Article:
In the restroom of a family-owned restaurant in Southern California, employees replaced a mirror that had been destroyed by vandals. Since the new mirror was two inches shorter than the old one, it was hanging two inches too high to satisfy disabilities regulations and standards. Once he was notified of the mistake, restaurant owner Ron Piazza immediately lowered the mirror. But it was already too late. Piazza’s restaurant was sued.
“It would have been very easy for them to let us know that the mirror was a couple of inches too high, and we could have taken care of that right away,” Piazza explained.
The plaintiffs are alleging that the height of Piazza’s mirror inflicted damages each time they visited — for a total of 27 incidents in a three month period. “The multiple visits allow the plaintiffs and their lawyer to sue for damages per visit… Had I not lowered the mirror, they probably would have continued to come and log more visits,” Piazza said. “It’s very clear to me that they were instructed by someone who really knew the law on how many times to visit, [and] what to look for.”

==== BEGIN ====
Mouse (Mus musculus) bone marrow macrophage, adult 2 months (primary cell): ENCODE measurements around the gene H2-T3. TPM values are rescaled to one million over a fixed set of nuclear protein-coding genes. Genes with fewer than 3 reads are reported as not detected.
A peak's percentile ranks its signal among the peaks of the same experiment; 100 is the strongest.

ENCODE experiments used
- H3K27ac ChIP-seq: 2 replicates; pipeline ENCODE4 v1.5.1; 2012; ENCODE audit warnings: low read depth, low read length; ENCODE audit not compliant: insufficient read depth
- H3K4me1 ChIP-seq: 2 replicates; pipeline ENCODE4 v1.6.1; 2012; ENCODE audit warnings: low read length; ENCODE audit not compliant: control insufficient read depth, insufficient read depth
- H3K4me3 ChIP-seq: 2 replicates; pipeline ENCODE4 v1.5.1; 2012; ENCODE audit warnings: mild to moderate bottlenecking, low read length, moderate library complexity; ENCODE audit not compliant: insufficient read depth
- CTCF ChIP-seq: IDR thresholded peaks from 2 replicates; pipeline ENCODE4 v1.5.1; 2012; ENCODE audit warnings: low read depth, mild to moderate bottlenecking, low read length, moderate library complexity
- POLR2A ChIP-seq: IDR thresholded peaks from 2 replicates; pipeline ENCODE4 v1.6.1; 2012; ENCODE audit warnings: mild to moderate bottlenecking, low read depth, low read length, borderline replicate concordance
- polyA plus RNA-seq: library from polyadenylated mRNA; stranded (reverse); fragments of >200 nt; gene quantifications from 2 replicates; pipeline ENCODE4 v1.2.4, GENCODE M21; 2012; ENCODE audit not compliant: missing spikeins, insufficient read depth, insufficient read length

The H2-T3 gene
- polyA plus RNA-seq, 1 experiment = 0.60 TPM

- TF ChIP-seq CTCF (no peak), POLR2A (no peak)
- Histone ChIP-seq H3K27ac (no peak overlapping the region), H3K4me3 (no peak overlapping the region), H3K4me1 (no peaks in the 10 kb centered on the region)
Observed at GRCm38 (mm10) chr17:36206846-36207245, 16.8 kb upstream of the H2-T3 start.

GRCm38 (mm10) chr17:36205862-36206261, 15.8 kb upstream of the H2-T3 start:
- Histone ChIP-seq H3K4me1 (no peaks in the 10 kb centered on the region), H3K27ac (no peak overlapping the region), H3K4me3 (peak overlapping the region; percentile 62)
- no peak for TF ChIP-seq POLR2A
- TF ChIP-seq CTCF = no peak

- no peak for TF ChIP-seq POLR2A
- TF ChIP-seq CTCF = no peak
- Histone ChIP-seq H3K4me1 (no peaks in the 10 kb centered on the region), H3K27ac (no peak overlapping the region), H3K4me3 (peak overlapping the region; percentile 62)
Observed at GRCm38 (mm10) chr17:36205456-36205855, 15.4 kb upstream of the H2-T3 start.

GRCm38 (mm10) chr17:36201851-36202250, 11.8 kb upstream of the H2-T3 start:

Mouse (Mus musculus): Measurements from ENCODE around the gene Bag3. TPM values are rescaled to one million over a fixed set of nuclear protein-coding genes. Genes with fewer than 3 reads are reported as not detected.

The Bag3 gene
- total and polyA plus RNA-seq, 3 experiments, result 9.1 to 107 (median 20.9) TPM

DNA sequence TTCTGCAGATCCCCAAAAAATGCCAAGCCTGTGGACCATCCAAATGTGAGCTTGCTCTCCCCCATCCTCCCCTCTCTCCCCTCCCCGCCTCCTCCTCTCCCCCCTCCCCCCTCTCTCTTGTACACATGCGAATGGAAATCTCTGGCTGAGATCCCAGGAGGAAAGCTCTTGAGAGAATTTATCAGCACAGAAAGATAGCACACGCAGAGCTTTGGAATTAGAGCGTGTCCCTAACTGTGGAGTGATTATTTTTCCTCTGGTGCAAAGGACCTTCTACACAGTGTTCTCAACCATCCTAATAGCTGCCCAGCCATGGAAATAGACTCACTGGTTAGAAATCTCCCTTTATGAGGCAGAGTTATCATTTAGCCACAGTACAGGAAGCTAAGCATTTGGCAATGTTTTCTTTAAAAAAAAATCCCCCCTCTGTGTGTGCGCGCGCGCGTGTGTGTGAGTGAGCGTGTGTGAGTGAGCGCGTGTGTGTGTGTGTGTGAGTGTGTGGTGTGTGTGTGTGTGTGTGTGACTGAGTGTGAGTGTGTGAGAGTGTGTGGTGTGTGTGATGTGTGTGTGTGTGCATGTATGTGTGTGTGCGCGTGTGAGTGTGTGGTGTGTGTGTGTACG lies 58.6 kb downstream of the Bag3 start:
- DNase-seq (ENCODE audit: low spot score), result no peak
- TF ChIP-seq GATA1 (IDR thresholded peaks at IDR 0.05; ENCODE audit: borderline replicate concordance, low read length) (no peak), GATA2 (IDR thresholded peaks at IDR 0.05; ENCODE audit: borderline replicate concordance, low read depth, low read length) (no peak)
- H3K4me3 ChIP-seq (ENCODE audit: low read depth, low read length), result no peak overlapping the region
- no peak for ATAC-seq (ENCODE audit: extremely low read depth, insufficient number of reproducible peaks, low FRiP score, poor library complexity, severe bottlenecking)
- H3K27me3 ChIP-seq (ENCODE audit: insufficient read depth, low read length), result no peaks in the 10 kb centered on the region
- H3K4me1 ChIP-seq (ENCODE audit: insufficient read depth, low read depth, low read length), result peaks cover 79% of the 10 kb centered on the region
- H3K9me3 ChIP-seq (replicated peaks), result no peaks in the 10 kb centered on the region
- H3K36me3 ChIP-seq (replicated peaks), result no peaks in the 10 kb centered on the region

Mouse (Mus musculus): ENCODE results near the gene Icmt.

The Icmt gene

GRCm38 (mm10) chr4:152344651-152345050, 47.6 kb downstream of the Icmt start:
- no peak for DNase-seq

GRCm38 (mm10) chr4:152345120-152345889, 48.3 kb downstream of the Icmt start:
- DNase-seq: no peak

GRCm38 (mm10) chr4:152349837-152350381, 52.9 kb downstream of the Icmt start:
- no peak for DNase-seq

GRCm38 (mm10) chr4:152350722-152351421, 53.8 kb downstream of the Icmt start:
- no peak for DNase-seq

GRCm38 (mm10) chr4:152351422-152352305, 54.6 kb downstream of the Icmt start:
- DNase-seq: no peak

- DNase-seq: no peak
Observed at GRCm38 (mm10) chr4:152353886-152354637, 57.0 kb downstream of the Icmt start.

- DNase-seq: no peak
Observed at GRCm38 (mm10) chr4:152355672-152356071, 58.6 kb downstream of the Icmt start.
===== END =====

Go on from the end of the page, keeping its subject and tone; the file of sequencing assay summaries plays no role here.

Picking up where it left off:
The same plaintiffs and plaintiffs’ lawyers who are suing Piazza have also filed against at least two neighboring restaurants for similar claims. But these few plaintiffs are only examples of a much larger problem.
California is earning a reputation for serial plaintiffs who actively seek out opportunities to file disabilities lawsuits. More Americans with Disabilities Act suits have been filed in California than in any other state, according to an article about a particular “frequent filer” in the San Francisco Weekly. Some of these plaintiffs have filed hundreds or even thousands of disabilities-related claims, often averaging several thousand dollars in profits for each one. (For example stories, see the Orange County Register and the San Diego Union-Tribune.)
Many of these suits have shuttered family-owned restaurants and small businesses. Fortunately, Piazza will keep his doors open, despite the fact that the lawsuit is costing more than the restaurant in question made last year. Given the potential impact of a lawsuit alleging such a minor violation, Piazza worries not only for his restaurant but for “every other business in California that’s having to sustain itself against these lawsuits.”
“Now I’m in the middle of a lawsuit, a very costly lawsuit… [because] I had a mirror in my men’s restroom that was a couple of inches too high.”